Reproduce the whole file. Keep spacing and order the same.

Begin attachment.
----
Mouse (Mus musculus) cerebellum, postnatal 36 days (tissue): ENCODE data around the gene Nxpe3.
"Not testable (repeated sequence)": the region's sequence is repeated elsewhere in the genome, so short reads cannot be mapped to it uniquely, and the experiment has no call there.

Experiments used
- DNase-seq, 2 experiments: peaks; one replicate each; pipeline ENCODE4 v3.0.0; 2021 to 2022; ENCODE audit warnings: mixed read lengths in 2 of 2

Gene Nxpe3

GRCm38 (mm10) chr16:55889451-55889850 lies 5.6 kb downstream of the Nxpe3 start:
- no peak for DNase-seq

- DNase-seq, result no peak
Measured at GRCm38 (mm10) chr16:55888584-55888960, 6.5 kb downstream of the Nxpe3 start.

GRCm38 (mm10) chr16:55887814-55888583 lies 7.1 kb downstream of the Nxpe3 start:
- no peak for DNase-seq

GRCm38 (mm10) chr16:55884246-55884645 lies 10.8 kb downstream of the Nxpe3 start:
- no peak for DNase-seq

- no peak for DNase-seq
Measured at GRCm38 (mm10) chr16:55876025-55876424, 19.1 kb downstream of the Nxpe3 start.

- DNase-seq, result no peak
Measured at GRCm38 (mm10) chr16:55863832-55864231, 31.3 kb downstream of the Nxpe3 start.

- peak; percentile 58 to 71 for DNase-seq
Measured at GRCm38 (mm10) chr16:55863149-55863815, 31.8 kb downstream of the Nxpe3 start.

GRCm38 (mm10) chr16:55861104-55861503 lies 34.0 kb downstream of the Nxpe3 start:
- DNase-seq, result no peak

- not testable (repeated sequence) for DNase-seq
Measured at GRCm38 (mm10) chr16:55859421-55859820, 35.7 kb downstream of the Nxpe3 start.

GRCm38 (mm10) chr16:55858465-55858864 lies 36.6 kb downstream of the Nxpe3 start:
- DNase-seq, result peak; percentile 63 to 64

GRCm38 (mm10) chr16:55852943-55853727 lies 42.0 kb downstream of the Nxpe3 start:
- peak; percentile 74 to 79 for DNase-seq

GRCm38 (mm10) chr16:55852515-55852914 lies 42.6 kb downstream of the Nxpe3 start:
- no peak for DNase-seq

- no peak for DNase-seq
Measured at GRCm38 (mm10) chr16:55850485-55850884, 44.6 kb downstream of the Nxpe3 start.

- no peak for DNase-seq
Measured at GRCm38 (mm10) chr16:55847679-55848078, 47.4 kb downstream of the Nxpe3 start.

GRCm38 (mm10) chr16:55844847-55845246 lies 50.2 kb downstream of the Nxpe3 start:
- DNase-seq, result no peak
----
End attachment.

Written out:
Mouse (Mus musculus) cerebellum, postnatal 36 days (tissue): ENCODE data around the gene Nxpe3.
"Not testable (repeated sequence)": the region's sequence is repeated elsewhere in the genome, so short reads cannot be mapped to it uniquely, and the experiment has no call there.

Experiments used
- DNase-seq, 2 experiments: peaks; one replicate each; pipeline ENCODE4 v3.0.0; 2021 to 2022; ENCODE audit warnings: mixed read lengths in 2 of 2

Gene Nxpe3

GRCm38 (mm10) chr16:55889451-55889850 lies 5.6 kb downstream of the Nxpe3 start:
- no peak for DNase-seq

- DNase-seq, result no peak
Measured at GRCm38 (mm10) chr16:55888584-55888960, 6.5 kb downstream of the Nxpe3 start.

GRCm38 (mm10) chr16:55887814-55888583 lies 7.1 kb downstream of the Nxpe3 start:
- no peak for DNase-seq

GRCm38 (mm10) chr16:55884246-55884645 lies 10.8 kb downstream of the Nxpe3 start:
- no peak for DNase-seq

- no peak for DNase-seq
Measured at GRCm38 (mm10) chr16:55876025-55876424, 19.1 kb downstream of the Nxpe3 start.

- DNase-seq, result no peak
Measured at GRCm38 (mm10) chr16:55863832-55864231, 31.3 kb downstream of the Nxpe3 start.

- peak; percentile 58 to 71 for DNase-seq
Measured at GRCm38 (mm10) chr16:55863149-55863815, 31.8 kb downstream of the Nxpe3 start.

GRCm38 (mm10) chr16:55861104-55861503 lies 34.0 kb downstream of the Nxpe3 start:
- DNase-seq, result no peak

- not testable (repeated sequence) for DNase-seq
Measured at GRCm38 (mm10) chr16:55859421-55859820, 35.7 kb downstream of the Nxpe3 start.

GRCm38 (mm10) chr16:55858465-55858864 lies 36.6 kb downstream of the Nxpe3 start:
- DNase-seq, result peak; percentile 63 to 64

GRCm38 (mm10) chr16:55852943-55853727 lies 42.0 kb downstream of the Nxpe3 start:
- peak; percentile 74 to 79 for DNase-seq

GRCm38 (mm10) chr16:55852515-55852914 lies 42.6 kb downstream of the Nxpe3 start:
- no peak for DNase-seq

- no peak for DNase-seq
Measured at GRCm38 (mm10) chr16:55850485-55850884, 44.6 kb downstream of the Nxpe3 start.

- no peak for DNase-seq
Measured at GRCm38 (mm10) chr16:55847679-55848078, 47.4 kb downstream of the Nxpe3 start.

GRCm38 (mm10) chr16:55844847-55845246 lies 50.2 kb downstream of the Nxpe3 start:
- DNase-seq, result no peak